Washington Post: Who are the impeachment managers prosecuting Trump’s second Senate trial?
With a Senate impeachment trial looming, House Speaker Nancy Pelosi announced a list of nine impeachment managers – House members who will present the case against former president Donald Trump in the Senate chamber, attempting to convince two-thirds of the chamber, or 67 senators, to vote in favor of conviction.
The impeachment managers will take turns prosecuting the case, similar to lawyers would in a courtroom. Their job: To prove he incited the attempted insurrection at the Capitol on Jan. 6 that sought to prevent the certification of the 2020 election results. Trump’s lawyers will later take their turn to mount a defense.
Gone are the impeachment managers of 2020, when Trump was charged with abuse of power and obstruction of Congress over his call with Ukraine. Reps. Adam B. Schiff, Jerrold Nadler and five others took the lead for Democrats in Trump’s first trial. None of them will repeat their role.
The new group of nine is led by Rep. Jamie Raskin (D-Md.), and all nine are lawyers, many former litigators.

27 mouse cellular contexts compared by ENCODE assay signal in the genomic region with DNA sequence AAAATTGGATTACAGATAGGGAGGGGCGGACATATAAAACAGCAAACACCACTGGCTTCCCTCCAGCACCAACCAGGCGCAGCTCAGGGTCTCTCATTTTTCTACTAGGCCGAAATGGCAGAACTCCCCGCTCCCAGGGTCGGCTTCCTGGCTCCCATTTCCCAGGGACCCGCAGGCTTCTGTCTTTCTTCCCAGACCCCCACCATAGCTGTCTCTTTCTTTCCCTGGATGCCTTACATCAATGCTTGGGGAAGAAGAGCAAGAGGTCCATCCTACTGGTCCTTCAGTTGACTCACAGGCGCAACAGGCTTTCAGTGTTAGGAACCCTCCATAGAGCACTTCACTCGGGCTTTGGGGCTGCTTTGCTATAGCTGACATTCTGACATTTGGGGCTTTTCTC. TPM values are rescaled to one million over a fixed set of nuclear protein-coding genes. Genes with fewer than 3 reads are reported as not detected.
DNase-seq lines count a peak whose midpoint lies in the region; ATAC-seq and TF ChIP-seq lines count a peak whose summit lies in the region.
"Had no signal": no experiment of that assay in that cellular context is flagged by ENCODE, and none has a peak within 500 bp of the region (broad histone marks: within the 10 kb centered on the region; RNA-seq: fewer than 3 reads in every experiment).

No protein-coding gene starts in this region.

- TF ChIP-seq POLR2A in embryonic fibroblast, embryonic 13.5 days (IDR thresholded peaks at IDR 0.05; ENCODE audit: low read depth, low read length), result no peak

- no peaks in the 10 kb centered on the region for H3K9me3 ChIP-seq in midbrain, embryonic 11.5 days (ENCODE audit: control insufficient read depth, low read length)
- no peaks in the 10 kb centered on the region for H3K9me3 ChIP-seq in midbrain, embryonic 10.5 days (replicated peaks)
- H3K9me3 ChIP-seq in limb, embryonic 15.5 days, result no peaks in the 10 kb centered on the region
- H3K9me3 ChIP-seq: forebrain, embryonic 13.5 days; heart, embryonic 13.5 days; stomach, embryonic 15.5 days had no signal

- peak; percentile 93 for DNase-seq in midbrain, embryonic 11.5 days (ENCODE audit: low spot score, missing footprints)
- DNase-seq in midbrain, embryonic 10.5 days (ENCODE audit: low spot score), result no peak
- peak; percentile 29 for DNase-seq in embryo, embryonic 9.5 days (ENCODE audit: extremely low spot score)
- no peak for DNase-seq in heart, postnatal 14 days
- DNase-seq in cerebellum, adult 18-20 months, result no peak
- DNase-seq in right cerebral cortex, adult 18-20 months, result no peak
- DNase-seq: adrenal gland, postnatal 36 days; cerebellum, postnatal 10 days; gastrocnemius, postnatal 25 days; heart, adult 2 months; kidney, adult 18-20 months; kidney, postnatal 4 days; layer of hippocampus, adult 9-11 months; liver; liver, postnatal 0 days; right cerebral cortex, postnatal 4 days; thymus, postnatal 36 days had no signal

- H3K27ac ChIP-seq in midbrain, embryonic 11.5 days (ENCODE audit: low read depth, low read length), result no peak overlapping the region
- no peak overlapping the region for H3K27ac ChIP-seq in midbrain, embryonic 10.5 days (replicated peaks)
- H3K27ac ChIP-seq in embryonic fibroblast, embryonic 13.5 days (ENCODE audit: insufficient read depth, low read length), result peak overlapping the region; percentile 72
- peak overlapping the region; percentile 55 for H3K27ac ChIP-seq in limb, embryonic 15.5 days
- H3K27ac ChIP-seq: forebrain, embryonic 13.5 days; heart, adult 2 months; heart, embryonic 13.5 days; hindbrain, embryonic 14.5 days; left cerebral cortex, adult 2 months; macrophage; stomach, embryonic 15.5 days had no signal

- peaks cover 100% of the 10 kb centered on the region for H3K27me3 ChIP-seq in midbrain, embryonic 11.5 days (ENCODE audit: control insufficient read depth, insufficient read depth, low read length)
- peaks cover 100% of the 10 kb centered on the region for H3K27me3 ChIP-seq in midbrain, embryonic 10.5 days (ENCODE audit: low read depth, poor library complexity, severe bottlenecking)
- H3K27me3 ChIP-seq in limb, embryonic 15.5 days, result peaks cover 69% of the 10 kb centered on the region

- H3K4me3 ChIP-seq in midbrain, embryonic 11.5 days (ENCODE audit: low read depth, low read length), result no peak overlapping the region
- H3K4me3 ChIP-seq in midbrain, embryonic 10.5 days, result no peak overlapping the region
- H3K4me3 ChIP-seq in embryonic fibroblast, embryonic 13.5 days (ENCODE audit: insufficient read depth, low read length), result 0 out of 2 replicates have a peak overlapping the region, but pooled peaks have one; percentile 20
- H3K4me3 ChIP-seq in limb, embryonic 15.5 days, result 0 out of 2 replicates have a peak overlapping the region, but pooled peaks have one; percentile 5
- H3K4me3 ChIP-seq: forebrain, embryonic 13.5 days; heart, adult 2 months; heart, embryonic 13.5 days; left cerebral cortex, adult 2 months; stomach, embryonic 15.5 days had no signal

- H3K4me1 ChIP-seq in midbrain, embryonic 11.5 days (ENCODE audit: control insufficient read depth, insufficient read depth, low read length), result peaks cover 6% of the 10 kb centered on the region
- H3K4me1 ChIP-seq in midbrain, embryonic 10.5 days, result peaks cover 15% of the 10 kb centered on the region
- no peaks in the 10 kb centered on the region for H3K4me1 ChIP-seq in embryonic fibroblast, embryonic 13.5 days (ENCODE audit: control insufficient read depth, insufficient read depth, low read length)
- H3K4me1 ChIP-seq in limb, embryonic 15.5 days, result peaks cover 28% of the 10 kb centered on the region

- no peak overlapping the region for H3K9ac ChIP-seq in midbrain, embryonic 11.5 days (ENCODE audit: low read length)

“It is their constitutional and patriotic duty to present the case for the President’s impeachment and removal,” Pelosi said in a press release announcing the impeachment managers. “They will do so guided by their great love of country, determination to protect our democracy and loyalty to our oath to the Constitution.”
Rep. Diana DeGette (D-Colo.)
Why Pelosi picked her: Put simply, Pelosi trusts her during important moments. DeGette was tapped to preside over the House debate during Trump’s first impeachment, a moment Pelosi wanted to get right procedurally, and for the cameras. She’s served as Democrats’ chief deputy whip three times, so she knows the caucus well,
DeGette has been in Congress for a while; she just started her thirteenth term in office. She was previously a civil rights lawyer – another litigator on Pelosi’s list.
What she has said about convicting Trump: “Already (Republicans) are saying we shouldn’t have a trial, even though the precedent is clear that you can have an impeachment trial after somebody leaves office. So I’m sure that we’ll hear all kinds of arguments, but I know that the trial will be fair … the evidence is so clear in this case. We have everything, pretty much, on tv.”